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Behind Vox.com’s homepage refresh

The process and thinking behind the new design

As we wrote last month, we’re in the process of moving all of our brands’ homepages to a new, unified product. This week, we’ve relaunched Vox.com’s homepage. This is the first redesign of Vox’s homepage since 2014, and it was a chance for our team to work with Vox to create a homepage that better reflects their editorial strategy today.

Among the changes, you’ll see a newspaper-inspired layout, increased density, better wayfinding, and more promotion for video and podcasts.

The “Newspaper” layout

The first thing you’ll notice when looking at the desktop homepage is we’ve gone with a newspaper-inspired layout, which is a departure from the previous photo-driven design. In our kickoff meeting in January, the Vox team told us they needed a homepage that felt credible, smart and represented the depth and breadth of their coverage. Additionally, Vox had grown, both in terms of audience and coverage areas, since their last homepage refresh. Their homepage needed to reflect their new editorial strategy.

To us, that meant creating something that was more serious and functional, but still retained Vox’s distinct branding. We explored several layouts that focused on functional density before settling on this newspaper layout.

Why did we go with a newspaper layout?

First, it’s an established pattern that’s recognizable and credible within the news industry. Second, this structure allows us to display more content and increase density without sacrificing elegance. Lastly, the top eight stories in the hero provide an at-a-glance view of the most important stories of the moment, without the user needing to dig for it. We’re also displaying additional context around top stories, which gives audiences a greater understanding and gives Vox more opportunities to editorialize their front page.

It took lots of finesse to get the newspaper hero working just right. Because the hero is so visually pared down, we had to ensure the typographic hierarchy, the number of stories and the spacing were working perfectly. The yellow bracket around “Top Stories” is a seemingly simple detail that holds the hero together. We also spent lots of time in code, adjusting the type hierarchy and padding to get the balance just right. The GIF below shows some of the evolution of our designs.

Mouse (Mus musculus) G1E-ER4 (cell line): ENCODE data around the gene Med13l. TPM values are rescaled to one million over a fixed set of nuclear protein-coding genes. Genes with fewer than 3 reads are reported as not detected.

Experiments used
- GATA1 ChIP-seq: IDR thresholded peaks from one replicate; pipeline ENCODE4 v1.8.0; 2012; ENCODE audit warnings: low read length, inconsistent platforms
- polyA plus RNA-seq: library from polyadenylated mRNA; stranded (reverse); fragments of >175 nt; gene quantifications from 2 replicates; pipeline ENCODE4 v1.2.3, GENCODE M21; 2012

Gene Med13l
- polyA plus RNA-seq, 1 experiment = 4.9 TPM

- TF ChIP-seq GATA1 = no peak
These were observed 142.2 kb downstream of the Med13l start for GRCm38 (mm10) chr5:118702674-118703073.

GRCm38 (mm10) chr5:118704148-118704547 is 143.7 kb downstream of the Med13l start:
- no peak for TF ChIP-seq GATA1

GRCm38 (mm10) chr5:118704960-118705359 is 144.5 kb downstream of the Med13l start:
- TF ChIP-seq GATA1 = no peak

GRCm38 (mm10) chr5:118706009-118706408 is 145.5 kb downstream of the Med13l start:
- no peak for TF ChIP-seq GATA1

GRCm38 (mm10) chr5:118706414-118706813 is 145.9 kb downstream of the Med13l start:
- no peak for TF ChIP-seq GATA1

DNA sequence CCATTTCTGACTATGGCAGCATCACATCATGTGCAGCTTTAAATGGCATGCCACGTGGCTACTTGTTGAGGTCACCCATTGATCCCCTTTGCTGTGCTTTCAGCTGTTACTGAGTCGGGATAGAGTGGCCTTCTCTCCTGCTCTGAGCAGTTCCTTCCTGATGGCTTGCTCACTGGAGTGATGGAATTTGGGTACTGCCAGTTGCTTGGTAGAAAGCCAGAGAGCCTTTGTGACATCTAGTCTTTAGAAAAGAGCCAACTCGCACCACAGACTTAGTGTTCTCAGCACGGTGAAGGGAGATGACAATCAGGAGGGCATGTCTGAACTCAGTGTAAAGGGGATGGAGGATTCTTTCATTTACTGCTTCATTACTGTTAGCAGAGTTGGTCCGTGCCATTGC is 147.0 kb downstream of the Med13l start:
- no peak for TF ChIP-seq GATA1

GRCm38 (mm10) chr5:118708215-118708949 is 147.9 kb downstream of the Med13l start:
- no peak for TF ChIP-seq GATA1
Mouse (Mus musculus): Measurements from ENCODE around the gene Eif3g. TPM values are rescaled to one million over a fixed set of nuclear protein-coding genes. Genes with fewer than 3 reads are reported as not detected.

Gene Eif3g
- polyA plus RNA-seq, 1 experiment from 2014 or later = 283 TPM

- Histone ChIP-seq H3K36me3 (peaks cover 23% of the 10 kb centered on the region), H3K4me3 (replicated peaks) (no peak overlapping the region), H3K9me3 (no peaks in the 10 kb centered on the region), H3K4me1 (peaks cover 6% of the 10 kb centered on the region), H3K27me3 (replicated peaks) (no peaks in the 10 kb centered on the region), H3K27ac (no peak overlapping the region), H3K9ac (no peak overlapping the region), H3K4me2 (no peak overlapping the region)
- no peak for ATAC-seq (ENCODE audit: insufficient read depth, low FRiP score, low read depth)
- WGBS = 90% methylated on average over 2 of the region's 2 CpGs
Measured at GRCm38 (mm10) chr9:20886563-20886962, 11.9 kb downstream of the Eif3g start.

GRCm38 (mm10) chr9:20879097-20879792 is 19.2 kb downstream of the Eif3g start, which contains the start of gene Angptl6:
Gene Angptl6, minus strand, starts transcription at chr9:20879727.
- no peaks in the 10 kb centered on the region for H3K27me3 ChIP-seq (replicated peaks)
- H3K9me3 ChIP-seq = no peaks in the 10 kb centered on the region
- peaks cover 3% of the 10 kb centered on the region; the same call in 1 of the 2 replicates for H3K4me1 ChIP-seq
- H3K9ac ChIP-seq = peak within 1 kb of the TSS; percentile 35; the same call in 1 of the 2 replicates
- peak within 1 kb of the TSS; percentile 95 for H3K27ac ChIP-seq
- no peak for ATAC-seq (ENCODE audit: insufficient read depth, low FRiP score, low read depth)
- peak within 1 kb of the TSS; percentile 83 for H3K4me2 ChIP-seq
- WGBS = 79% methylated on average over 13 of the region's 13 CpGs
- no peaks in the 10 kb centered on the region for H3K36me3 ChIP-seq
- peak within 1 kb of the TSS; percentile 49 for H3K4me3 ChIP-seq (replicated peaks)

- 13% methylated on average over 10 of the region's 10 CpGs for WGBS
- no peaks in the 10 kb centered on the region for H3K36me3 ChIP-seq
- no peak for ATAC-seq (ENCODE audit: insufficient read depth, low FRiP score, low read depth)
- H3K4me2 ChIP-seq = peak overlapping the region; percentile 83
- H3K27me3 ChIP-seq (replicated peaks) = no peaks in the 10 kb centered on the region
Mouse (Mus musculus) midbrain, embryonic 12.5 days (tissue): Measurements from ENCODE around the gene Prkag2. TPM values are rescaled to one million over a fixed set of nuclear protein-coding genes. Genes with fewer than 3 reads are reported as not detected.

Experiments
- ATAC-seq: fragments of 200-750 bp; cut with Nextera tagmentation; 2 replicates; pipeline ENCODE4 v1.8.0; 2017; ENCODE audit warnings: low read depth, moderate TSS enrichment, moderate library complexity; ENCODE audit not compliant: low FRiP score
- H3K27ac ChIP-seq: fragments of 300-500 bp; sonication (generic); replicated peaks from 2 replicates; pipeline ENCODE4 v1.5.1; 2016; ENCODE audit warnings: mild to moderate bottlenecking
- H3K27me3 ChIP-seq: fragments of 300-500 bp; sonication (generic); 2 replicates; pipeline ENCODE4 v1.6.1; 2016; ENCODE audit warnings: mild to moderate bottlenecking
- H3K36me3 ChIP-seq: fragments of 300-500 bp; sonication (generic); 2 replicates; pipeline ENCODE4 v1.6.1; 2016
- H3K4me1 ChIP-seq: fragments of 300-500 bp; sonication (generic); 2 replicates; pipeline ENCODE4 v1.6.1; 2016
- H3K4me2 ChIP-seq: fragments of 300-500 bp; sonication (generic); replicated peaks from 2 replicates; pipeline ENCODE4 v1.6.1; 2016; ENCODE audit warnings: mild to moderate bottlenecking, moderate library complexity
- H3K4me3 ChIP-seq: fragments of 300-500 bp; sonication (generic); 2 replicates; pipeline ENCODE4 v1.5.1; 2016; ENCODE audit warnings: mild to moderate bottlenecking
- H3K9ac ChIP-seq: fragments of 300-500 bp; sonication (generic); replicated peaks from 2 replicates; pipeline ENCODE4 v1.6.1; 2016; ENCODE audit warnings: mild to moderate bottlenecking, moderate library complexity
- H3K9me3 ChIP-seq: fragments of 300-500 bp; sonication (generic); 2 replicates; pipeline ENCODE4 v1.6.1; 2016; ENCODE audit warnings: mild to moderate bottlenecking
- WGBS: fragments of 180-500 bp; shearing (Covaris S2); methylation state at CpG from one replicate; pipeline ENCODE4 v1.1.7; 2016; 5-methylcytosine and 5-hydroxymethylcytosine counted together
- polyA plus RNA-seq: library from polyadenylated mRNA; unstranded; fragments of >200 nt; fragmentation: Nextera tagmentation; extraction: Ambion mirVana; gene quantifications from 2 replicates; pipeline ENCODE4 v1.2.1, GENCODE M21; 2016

(Thanks to the Vox team for their keen eyes during visual QA and our front-end engineers for all the fine-tuning!)

Increased Density & Better Wayfinding

Our mobile river is now denser and easier to scan

A primary goal of this redesign was making it easier for users to get around. In contrast with Vox’s previous homepage which had many modules and sections, this homepage has two key areas: Top Stories and The Latest. Top Stories contains the most important stories of the moment, while The Latest is a reverse chronological feed. This structure is consistent across all of our new homepages, since our homepage audience typically consists of return visitors who are looking for fresh content since their last visit

In practice, it means we’re calling attention to Vox’s most important work, while also increasing the density of new stories and providing clear content signals. The increased density is especially apparent on small screens.

Highlighted Podcasts and Videos

If you look at the Vox homepage on your phone, you’ll notice that videos have a special treatment. Improving video viewing experiences has been a goal for the entire Vox Product team. For our new homepages, we focused on making video playable everywhere. Now, you can watch Vox’s stellar video content straight from their homepage.

Videos in the mobile river and our new Podcasts module

We also have a new podcast module which looks especially snazzy with the new podcast cover art our Brand Identity team has designed. We are highlighting video and podcast coverage to demonstrate how Vox expanded coverage beyond written words.

What’s next?

Along with the updates to the homepage, we’ve rolled out some updates to the entire site, including a revamped navigation with exposed links, a white page background, and improved type sizing for articles on small screens. We’re incredibly excited to have this new homepage and brand update for Vox out in the public.

We now have three brands running on our new homepage product: The Verge, Curbed, and Vox. As you can see, each is built on a consistent foundation, but each has a distinct expression of the homepage product. We’ll be launching three more new homepages in the coming months, so stay tuned!

In the meantime, share your thoughts with me @yeseniaa.


Many people worked on this project to make it a success, including Chris Haines, John Fuller, Sanette Tanaka, Ally Palanzi, Greg MacWilliam, David Zhou, Ben Alt, Jesse Young, Jason Ormand, and Krissy Kingwood from the Unison team; Jon Douglas and Nancy Seay from the Quality Assurance team; as well as Agnes Mazur, Susannah Locke, Andrew Golis, Melissa Bell, Ezra Klein, Allison Rockey, Lauren Williams, Joe Posner and the entire Vox editorial team.

Special thanks to my colleagues Katie Kovalcin and Sanette Tanaka for their thoughtful edits.